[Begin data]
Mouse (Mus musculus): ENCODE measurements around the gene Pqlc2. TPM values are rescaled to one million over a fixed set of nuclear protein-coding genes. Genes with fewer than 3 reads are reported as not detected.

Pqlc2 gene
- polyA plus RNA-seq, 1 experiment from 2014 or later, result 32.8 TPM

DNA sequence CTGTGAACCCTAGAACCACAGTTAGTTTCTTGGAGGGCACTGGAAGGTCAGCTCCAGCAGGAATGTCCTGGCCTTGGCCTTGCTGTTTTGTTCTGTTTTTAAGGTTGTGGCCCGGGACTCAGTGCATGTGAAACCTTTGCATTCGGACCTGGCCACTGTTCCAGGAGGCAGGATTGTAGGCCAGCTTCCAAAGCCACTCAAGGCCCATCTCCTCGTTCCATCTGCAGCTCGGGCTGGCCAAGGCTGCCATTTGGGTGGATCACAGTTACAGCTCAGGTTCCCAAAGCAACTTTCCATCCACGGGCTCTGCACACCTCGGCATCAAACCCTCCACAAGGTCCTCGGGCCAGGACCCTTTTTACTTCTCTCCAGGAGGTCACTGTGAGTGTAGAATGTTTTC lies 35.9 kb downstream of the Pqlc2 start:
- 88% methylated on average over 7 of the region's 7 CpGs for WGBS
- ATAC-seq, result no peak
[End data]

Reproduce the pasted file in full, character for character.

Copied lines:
Mouse (Mus musculus): ENCODE measurements around the gene Pqlc2. TPM values are rescaled to one million over a fixed set of nuclear protein-coding genes. Genes with fewer than 3 reads are reported as not detected.

Pqlc2 gene
- polyA plus RNA-seq, 1 experiment from 2014 or later, result 32.8 TPM

DNA sequence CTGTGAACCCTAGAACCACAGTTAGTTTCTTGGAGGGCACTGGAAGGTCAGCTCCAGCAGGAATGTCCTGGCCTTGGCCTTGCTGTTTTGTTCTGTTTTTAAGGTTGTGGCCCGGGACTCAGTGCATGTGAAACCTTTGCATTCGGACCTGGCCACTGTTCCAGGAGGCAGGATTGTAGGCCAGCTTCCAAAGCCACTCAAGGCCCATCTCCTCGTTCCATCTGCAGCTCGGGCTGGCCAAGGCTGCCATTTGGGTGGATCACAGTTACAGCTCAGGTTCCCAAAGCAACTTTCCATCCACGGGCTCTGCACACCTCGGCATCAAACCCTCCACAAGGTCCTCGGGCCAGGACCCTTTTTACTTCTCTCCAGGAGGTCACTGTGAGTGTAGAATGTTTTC lies 35.9 kb downstream of the Pqlc2 start:
- 88% methylated on average over 7 of the region's 7 CpGs for WGBS
- ATAC-seq, result no peak